Alan: I love the Elfman score, to the point that one of the obscure songs in my collection that I listen to most is “Try To Believe,” the version of the end credits music with actual lyrics and a gospel choir backing Elfman. (Universal refused to let him put it in the movie, so he later re-recorded it with Oingo Boingo.)
And I go back and forth on how dated the movie feels. On the one hand, yes, cell phones alone would change so much of the story (though that’s the case for almost any pre-2000s thriller), and Jack’s smoking wouldn’t be quite as ubiquitous. But it feels like much less a product of its time than a lot of similar films from the era like Beverly Hills Cop or Running Scared. Maybe it’s just that Jack’s clothes are fairly timeless—one of the few things I liked about the Midnight Run TV-movies with Christopher McDonald is that they didn’t try to update the wardrobe any, but just stuck with the same black leather jacket—as opposed to Billy Crystal and Gregory Hines roller-skating through Key West looking like this. But I think it’s also that adultness you talked about, which is reinforced by all those wonderful pieces of profanity (“You’re goddamn right I do, so here come two words for you: shut the fuck up.”), and by the fact that with the exception of Jack’s ex-wife and daughter (and to a much lesser extent, the Duke’s wife), every character of significance in the movie is a middle-aged man who has seen much better days.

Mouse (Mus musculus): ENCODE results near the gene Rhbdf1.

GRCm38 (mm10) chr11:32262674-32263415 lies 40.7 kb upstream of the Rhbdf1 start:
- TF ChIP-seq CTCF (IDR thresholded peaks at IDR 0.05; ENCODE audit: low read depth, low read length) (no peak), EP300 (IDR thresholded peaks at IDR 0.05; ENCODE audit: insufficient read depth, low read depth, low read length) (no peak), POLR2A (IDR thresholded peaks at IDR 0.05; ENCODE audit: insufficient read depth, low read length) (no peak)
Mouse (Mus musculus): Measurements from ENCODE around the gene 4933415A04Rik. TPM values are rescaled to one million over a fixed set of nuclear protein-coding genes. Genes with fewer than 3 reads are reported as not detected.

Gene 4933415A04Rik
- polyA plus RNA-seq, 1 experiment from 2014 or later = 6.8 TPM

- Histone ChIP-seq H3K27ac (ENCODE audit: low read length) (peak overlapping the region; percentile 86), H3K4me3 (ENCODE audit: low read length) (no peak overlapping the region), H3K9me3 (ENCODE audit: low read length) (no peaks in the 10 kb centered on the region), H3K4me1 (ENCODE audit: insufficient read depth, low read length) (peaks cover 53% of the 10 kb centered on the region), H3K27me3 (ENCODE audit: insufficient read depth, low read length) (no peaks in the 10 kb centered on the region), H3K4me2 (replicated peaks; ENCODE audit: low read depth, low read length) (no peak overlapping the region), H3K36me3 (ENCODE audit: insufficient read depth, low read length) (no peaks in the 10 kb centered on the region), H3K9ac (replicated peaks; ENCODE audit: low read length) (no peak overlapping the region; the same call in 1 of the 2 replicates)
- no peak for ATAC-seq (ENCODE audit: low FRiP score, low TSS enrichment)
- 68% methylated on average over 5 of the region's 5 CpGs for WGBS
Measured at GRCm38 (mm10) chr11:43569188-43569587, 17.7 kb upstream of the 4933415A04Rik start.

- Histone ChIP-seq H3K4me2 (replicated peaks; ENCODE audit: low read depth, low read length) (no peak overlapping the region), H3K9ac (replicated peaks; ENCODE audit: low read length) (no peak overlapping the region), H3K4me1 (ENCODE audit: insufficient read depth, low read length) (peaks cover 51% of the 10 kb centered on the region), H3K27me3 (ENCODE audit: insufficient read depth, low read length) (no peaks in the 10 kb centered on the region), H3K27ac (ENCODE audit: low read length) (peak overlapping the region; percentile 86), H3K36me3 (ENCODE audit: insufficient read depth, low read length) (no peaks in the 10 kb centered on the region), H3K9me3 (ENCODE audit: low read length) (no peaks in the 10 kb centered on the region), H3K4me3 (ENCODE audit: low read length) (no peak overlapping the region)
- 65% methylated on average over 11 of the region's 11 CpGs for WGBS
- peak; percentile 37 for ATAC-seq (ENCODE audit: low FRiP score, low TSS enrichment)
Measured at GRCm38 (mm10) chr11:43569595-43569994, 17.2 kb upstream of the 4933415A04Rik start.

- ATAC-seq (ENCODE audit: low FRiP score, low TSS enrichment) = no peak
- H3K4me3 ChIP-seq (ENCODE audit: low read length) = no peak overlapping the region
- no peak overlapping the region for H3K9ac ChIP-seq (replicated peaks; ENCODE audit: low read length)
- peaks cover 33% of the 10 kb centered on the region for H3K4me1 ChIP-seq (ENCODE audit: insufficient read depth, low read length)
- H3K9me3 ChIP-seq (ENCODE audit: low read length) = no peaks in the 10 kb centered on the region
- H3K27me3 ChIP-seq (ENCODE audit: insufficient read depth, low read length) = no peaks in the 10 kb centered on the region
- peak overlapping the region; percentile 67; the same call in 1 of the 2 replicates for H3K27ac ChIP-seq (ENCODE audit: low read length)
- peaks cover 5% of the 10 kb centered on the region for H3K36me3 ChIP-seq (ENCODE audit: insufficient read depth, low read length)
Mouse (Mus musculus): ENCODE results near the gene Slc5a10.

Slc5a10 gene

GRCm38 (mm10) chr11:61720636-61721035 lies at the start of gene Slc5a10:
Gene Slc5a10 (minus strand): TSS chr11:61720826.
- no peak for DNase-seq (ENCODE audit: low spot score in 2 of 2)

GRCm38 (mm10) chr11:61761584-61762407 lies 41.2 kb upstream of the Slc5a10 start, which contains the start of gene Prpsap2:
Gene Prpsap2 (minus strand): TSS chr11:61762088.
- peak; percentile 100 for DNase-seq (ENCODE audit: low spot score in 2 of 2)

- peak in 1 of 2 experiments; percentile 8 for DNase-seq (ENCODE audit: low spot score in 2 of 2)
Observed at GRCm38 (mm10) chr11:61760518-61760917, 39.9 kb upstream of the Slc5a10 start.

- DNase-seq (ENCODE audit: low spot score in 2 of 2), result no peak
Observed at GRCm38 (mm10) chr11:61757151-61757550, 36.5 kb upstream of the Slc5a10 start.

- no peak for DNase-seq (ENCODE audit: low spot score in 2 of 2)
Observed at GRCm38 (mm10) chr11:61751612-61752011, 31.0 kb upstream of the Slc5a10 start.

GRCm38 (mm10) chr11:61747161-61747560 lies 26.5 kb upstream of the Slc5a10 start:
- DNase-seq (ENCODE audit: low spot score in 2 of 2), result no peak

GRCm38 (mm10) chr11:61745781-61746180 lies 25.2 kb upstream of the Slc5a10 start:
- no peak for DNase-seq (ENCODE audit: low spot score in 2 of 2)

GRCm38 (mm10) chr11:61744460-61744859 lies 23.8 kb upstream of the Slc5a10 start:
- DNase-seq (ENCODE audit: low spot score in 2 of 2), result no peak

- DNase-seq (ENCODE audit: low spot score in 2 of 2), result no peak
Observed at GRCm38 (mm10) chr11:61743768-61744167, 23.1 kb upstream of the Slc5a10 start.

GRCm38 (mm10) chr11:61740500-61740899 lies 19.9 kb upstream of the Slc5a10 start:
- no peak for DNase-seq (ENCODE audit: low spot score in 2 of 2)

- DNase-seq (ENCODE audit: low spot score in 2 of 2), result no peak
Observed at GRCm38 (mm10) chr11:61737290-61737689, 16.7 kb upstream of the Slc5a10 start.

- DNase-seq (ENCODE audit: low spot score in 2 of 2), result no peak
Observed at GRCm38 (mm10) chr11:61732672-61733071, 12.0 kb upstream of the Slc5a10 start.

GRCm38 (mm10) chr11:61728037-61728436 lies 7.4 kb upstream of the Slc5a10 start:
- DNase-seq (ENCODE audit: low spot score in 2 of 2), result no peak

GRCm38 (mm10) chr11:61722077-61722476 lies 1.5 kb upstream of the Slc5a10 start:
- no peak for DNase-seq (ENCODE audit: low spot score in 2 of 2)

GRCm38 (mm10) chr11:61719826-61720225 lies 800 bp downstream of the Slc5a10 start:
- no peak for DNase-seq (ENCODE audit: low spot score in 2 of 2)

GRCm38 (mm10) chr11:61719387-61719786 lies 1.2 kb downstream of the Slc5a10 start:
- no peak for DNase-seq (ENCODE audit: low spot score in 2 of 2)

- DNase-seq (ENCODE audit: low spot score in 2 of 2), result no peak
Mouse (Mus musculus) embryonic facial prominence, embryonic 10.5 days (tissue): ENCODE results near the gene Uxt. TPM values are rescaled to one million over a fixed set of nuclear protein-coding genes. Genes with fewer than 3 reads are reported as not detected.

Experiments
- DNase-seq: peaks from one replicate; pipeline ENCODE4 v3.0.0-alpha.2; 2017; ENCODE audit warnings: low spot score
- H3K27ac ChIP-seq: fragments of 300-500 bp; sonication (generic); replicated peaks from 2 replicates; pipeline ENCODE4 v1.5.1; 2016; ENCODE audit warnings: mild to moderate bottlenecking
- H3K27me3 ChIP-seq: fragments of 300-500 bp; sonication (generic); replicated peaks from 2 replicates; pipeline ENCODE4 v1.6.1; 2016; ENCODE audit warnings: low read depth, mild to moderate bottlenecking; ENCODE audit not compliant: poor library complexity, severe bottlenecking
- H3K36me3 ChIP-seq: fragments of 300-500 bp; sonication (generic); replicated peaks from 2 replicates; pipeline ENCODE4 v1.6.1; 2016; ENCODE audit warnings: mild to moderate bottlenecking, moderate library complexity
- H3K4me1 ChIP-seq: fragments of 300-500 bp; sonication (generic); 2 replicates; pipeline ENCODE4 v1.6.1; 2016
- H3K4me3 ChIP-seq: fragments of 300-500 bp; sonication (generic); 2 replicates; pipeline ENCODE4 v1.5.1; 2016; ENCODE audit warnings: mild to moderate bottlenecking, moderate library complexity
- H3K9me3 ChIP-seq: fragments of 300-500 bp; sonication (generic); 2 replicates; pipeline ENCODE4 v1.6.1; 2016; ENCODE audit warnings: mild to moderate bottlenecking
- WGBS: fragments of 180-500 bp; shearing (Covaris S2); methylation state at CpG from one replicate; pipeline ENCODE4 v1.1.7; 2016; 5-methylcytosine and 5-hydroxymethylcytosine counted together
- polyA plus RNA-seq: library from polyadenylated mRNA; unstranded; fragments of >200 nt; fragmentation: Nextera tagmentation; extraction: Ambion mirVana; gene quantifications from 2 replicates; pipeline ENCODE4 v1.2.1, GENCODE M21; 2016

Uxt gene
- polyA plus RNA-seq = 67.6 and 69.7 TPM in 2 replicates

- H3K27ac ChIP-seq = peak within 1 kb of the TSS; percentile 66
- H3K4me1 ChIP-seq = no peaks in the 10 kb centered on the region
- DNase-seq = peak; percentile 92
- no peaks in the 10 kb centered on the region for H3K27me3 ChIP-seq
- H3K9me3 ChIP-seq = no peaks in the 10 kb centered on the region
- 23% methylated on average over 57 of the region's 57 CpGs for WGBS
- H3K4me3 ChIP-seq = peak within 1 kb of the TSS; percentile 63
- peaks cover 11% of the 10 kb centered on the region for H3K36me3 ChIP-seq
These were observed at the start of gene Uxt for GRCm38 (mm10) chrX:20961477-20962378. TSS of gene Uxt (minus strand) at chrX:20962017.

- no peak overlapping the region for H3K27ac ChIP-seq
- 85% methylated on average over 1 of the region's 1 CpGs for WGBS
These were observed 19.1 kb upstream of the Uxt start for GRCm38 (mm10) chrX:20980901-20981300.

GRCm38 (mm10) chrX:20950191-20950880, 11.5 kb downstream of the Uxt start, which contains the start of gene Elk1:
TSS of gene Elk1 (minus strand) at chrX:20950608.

The road-worn nature of Jack, Marvin, Mosley, and everyone else is the sort of thing that transcends eras, just as the unlikely friendship that Jack and the Duke develop is the kind of thing that can be inserted into a movie from virtually any decade in cinema history. You couldn’t do the joke about the good-looking chickens in the 1940s, but you know what I mean. There are certain plot devices that would have to be changed, but these two men could work at any time, provided they were written this well, and played by two actors with the kind of rapport De Niro and Grodin had.
That said, I don’t know that I would want to try moving it elsewhere, or to another era. It’s a perfect balance of elements as it is, and maybe if you have to keep explaining why Jack’s cell phone doesn’t work, or you have to ditch the jokes about Dorfler’s cigarettes, everything suddenly falls apart. Every couple of years, there’s talk of a belated sequel—because Grodin doesn’t like to work outside of New York, the most recent version I heard involved Jack chasing after the Duke’s son—but even though this is my favorite movie, I think I’d rather leave it as this self-contained artifact from that wonderful summer that also gave us John McClane, Crash Davis, Roger Rabbit, and a fish called Wanda. I already know why Jack isn’t popular with the Chicago Police Department; what more needs to be said?
Don’t miss Scott’s Keynote on how Charles Grodin’s low-key, reactive performance is key to Midnight Run’s success. And next week, we wrap up Buddy Comedy Month with a rare distaff entry in the canon: Romy And Michelle’s High School Reunion.